Episode 53 – TOS 2×24: “The Ultimate Computer”

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Now, I’m sure this will come as no surprise to you, the habitual sci-fi consumer, but here’s a pro tip: when you give a New, Amazing, Cutting Edge Computer the sole charge of a starship/town/space station, Shit Goes Down.

In this episode, Dr. Richard Daystrom (who later gave his name to The Daystrom Institute, one of the Federation’s premiere scientific institutes of research and learning) is here to field-test his shiny new M5 computer, a device designed to take over the running of a starship in order to make a human crew redundant. Dr. Daystrom, as it happens, is, uh, a liiiiittle too emotionally involved with his Ultimate Computer.

Daystrom fondling the M5
As a rule, excessive fondling of the technology is not an encouraging sign.











Now, a nearly infinite number of questions might immediately spring to mind, but we think the principle ones are:

  1. why?
  2. wouldn’t that make the entire mission of Starfleet redundant?
  3. haven’t any of the top brass who approved this field test ever seen a sci-fi movie?
  4. moreover, why??

Also, naturally, the moment Daystrom comes on board he just can’t shut up about how pointless human crews and, more importantly, human Captains are, and how the future is all about super-genius computers doing the work of all these folks who have dedicated their lives to, uh, you know, running a starship, and making them obsolete. He’s getting a mystifying amount of support from Starfleet brass, even from Kirk’s so-called “old friend” Commodore Wesley, who after the M5’s first successful outing goes so far as to address Kirk as “Captain Dunsel,” which is Starfleet Academy-ese for “you serve no purpose.”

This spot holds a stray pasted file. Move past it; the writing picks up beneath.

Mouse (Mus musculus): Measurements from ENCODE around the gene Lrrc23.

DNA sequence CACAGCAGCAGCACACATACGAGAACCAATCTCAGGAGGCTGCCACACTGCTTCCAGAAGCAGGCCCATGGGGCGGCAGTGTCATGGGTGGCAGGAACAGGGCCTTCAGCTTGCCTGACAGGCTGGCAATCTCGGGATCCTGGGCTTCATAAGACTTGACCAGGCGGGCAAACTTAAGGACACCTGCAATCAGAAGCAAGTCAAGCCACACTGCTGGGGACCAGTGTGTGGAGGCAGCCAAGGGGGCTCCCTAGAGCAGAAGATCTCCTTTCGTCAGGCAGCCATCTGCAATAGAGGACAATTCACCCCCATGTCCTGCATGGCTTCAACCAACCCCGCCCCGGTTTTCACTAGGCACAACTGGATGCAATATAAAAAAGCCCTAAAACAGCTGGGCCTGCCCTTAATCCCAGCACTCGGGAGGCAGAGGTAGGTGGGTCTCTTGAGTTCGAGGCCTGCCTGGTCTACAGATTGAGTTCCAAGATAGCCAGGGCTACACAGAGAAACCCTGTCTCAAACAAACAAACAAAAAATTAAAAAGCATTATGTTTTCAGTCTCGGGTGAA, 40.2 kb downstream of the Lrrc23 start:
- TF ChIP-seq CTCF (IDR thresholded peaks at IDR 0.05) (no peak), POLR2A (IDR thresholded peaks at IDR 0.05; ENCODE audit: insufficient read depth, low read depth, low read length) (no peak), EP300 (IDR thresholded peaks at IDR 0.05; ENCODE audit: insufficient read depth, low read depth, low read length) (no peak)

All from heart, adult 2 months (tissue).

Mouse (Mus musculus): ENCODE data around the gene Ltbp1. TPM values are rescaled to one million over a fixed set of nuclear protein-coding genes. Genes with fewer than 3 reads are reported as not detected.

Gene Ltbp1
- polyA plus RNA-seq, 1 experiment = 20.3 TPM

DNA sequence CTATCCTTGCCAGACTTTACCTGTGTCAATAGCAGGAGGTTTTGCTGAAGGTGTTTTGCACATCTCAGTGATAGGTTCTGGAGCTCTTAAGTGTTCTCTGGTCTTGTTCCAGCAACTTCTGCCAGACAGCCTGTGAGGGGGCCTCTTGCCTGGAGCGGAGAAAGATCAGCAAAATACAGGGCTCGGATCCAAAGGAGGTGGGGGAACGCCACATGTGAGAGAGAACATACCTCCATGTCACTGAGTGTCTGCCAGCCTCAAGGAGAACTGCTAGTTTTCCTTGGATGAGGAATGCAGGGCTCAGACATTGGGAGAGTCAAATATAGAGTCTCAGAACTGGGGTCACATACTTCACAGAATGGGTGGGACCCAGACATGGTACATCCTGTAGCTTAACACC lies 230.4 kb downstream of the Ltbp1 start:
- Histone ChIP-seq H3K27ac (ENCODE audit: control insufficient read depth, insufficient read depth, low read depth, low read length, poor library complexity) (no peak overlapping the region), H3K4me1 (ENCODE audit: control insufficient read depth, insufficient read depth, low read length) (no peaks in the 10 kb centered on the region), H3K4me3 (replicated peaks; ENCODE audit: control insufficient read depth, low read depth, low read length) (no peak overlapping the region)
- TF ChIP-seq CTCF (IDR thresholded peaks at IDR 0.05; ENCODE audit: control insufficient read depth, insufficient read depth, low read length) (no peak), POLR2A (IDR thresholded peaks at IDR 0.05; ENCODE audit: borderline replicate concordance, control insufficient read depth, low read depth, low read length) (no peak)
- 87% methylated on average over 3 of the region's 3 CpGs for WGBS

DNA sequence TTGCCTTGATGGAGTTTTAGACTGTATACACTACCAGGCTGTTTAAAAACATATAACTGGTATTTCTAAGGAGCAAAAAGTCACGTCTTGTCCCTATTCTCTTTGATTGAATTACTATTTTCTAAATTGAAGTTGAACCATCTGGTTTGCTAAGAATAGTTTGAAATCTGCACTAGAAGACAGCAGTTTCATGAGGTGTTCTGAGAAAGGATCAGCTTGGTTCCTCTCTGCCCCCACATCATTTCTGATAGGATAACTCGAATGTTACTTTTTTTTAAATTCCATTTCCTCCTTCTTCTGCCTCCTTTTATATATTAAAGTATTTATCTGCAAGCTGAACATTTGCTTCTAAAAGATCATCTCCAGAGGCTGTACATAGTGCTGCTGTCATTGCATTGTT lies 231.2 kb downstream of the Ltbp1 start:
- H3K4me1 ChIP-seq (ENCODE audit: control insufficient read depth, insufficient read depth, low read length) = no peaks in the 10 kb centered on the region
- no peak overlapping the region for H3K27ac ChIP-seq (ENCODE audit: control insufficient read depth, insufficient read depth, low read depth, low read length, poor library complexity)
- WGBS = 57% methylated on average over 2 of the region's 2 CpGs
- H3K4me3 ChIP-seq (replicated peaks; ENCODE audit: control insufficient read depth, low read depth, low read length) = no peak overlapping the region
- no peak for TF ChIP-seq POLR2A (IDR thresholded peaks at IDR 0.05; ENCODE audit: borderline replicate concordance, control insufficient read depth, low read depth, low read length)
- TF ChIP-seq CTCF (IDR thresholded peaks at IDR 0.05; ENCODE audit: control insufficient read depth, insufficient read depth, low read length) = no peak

Commodore Wesley calling Kirk Captain Dunsel.
Your best man speech was great and everything, but now you’re obsolete.












Obviously, obviously, the M5 goes a little spare, takes over the entire ship, and – oops! – murders upwards of three dozen crew on the other ships involved in the field test. Even in tech support we couldn’t label that as “expected behaviour.” It comes out that the M5 isn’t actually a pure AI, but an “imprint” of Daystrom’s own brain, and it would appear that the hybridization isn’t exactly… what’s the word? Oh yes: stable.

M5 disintegrates an Engineering redshirt
Pro tip #2: hit the kill switch before the computer kills the first redshirt, not after.











Honestly, we think, as always, that the #1 qualification for admittance to Starfleet Academy is genre savvy, e.g. maybe a quick skim of 2001: A Space Odyssey.

On the plus side, it appears that “once built a pseudo-computer that went rogue and murdered dozens of Starfleet personnel” is not a disqualifying CV item when it comes to getting vast, prestigious research facilities named after you, so there’s that. In the Federation, anyone really can be anything.

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